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Halloween is kinda weird.

Nothing is really as it seems. People dress up in costumes, visit the homes of strangers, and even take candy from them! For kids on the spectrum who rely so much on structure and predictability, it’s all very confusing.

For one, many kids with Autism don’t understand make-believe. That means that the concept of dressing up and pretending to be something else could be lost on them, or worse, bring on feelings of anxiety. Halloween is already an anxiety inducing holiday since many children have a fear of new and unknown places, even neighbors’ homes.

Some parents choose to keep their children home with them and let them help pass out candy to trick-or-treaters. Of course, kids will still need to understand why the doorbell keeps ringing and why people are dressed up and shouting, “trick or treat!” Many parents find it helpful to explain to their children what to expect when they go out, as well as explaining to neighbors what they should expect from your child.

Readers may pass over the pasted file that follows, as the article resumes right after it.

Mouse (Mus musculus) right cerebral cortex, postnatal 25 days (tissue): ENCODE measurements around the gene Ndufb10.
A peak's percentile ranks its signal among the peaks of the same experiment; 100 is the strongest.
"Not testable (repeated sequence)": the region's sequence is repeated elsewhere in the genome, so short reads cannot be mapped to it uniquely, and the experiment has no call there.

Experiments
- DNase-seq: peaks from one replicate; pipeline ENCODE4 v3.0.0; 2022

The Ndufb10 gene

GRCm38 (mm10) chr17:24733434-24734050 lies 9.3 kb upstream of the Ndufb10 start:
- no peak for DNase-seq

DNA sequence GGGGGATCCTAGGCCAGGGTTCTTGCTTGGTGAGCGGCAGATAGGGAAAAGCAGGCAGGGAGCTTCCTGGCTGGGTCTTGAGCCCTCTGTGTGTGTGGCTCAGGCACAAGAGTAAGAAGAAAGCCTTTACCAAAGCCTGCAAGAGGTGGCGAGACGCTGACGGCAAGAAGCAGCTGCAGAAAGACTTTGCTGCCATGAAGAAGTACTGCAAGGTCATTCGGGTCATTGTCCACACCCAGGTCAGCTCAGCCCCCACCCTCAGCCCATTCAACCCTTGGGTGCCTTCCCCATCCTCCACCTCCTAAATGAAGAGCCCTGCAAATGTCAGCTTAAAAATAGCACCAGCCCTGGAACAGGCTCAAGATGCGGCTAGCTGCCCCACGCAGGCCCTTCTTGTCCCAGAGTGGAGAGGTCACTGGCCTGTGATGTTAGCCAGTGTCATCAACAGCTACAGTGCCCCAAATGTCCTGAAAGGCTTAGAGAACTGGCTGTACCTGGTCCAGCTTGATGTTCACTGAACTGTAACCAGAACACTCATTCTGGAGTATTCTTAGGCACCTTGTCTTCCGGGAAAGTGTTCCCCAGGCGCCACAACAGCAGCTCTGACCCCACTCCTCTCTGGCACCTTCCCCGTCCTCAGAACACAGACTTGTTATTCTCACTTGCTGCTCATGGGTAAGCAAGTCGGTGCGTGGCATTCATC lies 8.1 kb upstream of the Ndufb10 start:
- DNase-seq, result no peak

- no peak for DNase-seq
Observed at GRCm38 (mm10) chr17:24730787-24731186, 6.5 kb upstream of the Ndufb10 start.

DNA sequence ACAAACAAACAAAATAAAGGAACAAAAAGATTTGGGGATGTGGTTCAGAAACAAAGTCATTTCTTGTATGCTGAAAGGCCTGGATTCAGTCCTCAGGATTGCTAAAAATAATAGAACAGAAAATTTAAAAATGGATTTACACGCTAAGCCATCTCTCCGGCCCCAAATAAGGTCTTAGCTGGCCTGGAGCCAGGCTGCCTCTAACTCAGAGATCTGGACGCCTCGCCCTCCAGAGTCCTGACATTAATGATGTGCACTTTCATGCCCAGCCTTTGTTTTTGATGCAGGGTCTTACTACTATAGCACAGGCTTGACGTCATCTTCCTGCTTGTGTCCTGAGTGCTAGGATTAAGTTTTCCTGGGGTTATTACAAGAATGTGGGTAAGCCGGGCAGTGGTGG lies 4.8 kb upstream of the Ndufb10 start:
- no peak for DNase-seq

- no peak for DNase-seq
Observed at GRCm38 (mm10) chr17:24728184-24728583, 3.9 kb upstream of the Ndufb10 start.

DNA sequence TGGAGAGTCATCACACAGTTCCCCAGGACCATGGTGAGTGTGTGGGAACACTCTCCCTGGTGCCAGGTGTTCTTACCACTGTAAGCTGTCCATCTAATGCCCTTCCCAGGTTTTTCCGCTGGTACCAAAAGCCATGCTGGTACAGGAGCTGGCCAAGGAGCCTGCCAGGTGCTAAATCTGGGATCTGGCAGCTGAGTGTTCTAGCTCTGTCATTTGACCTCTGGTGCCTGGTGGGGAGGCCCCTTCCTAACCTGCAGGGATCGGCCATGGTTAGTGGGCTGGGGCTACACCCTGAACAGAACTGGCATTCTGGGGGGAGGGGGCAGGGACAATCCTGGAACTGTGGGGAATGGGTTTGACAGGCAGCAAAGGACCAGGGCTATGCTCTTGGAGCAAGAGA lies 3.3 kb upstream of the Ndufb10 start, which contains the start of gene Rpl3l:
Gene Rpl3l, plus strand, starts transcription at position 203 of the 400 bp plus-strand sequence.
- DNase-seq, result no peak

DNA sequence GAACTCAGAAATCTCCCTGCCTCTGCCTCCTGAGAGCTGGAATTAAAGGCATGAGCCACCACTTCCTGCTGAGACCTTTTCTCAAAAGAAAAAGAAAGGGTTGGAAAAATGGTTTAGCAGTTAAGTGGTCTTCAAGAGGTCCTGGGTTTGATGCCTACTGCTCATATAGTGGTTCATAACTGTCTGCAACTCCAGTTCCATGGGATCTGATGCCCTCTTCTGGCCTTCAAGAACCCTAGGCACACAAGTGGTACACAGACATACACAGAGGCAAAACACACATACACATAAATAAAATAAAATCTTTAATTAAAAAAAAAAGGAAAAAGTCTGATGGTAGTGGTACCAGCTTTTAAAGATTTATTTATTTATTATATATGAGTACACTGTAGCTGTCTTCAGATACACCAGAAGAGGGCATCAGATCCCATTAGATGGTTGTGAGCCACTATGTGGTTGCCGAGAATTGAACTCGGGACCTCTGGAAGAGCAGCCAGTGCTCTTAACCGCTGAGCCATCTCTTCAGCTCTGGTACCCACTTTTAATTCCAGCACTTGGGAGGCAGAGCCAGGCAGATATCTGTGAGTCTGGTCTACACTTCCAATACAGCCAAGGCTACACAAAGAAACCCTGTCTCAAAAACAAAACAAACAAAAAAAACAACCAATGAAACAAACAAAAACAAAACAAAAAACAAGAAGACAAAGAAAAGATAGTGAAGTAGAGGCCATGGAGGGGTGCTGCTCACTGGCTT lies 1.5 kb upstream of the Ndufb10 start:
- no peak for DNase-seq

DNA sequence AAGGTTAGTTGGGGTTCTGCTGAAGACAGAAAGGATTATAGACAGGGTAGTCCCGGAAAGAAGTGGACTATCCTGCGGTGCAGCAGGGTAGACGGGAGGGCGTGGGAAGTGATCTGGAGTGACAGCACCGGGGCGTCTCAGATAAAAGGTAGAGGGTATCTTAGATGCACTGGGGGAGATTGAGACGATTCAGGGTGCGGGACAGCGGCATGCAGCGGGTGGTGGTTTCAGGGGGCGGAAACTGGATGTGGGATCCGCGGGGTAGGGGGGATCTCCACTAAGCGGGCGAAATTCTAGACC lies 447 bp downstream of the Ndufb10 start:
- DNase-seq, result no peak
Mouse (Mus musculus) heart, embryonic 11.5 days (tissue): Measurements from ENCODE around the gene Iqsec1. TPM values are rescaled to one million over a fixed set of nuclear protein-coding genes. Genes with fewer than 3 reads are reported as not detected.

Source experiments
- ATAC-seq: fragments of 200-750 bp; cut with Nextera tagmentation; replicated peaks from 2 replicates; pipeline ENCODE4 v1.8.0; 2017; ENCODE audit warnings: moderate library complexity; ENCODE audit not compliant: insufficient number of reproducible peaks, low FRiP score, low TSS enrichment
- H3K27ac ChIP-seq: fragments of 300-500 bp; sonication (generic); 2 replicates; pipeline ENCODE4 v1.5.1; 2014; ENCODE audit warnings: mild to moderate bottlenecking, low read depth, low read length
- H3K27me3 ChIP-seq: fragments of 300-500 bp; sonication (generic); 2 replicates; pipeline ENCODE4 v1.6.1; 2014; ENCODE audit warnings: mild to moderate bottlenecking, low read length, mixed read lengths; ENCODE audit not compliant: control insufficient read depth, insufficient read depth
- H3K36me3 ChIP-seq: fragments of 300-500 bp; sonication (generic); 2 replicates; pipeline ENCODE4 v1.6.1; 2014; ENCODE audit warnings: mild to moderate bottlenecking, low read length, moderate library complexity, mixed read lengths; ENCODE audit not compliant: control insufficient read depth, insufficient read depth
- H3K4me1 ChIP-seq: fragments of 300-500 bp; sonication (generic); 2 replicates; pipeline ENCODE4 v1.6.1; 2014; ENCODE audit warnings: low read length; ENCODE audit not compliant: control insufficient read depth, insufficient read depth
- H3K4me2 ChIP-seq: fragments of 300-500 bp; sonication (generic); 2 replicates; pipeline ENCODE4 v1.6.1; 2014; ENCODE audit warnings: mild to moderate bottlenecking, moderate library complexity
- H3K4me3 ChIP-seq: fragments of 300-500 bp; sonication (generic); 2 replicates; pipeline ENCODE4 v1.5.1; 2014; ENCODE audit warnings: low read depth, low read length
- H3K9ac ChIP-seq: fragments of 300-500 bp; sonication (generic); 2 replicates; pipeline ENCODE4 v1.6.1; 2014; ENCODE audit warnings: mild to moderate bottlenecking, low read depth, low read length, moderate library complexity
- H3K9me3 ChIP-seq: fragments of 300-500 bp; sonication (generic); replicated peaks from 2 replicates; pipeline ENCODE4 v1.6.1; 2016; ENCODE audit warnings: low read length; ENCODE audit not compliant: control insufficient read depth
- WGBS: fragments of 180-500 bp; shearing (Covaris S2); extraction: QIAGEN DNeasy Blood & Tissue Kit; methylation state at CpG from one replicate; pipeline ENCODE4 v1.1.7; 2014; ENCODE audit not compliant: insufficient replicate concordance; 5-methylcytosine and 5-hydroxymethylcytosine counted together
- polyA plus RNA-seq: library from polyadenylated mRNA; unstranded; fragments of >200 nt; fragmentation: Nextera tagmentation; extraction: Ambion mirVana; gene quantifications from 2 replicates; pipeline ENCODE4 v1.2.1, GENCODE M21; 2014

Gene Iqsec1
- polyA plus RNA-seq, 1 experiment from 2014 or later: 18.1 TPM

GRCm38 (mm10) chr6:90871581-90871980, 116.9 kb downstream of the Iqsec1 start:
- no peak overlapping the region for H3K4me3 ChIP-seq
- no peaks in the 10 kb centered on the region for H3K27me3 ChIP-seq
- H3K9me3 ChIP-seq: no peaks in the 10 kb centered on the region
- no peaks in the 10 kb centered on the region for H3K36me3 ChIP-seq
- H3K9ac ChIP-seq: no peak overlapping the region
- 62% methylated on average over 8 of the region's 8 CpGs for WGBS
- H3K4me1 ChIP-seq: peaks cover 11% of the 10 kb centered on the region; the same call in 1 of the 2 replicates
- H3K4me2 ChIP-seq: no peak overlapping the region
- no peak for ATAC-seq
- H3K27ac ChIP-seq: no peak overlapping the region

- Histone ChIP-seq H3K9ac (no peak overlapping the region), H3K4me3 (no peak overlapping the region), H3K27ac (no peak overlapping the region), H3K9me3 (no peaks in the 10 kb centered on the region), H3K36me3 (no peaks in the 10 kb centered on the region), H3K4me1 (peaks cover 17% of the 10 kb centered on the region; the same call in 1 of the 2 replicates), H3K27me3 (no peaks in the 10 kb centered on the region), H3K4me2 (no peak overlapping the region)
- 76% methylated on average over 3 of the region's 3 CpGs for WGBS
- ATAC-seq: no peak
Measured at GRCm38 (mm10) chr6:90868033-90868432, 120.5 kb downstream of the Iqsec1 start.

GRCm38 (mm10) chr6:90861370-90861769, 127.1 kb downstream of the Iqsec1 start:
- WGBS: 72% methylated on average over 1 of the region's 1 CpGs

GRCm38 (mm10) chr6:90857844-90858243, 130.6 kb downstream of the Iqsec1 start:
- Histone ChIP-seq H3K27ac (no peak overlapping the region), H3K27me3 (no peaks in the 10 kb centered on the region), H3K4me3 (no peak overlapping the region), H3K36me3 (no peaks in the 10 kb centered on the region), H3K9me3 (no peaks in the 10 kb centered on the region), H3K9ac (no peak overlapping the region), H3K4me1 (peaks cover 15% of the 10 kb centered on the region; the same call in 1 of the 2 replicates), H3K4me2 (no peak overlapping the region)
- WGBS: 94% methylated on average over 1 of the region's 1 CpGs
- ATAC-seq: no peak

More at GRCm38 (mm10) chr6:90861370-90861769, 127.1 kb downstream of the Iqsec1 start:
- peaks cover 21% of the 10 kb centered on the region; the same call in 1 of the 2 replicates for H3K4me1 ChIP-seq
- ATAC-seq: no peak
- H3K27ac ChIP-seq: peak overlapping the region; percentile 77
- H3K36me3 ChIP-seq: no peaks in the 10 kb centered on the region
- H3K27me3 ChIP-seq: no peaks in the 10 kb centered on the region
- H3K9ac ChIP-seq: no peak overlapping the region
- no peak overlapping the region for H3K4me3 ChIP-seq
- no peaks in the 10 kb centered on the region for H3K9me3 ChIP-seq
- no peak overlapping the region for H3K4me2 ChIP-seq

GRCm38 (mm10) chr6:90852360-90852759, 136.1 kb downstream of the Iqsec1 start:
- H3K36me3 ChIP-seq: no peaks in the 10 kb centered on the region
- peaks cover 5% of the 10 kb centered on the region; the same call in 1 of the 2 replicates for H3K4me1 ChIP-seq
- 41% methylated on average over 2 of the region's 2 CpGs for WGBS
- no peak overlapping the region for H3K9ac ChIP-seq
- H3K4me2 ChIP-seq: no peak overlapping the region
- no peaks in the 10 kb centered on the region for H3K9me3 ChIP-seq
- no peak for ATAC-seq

Some people print out cards to give to neighbors before Halloween. We’ve seen a few of these things floating around the internet:

How do YOU handle Halloween?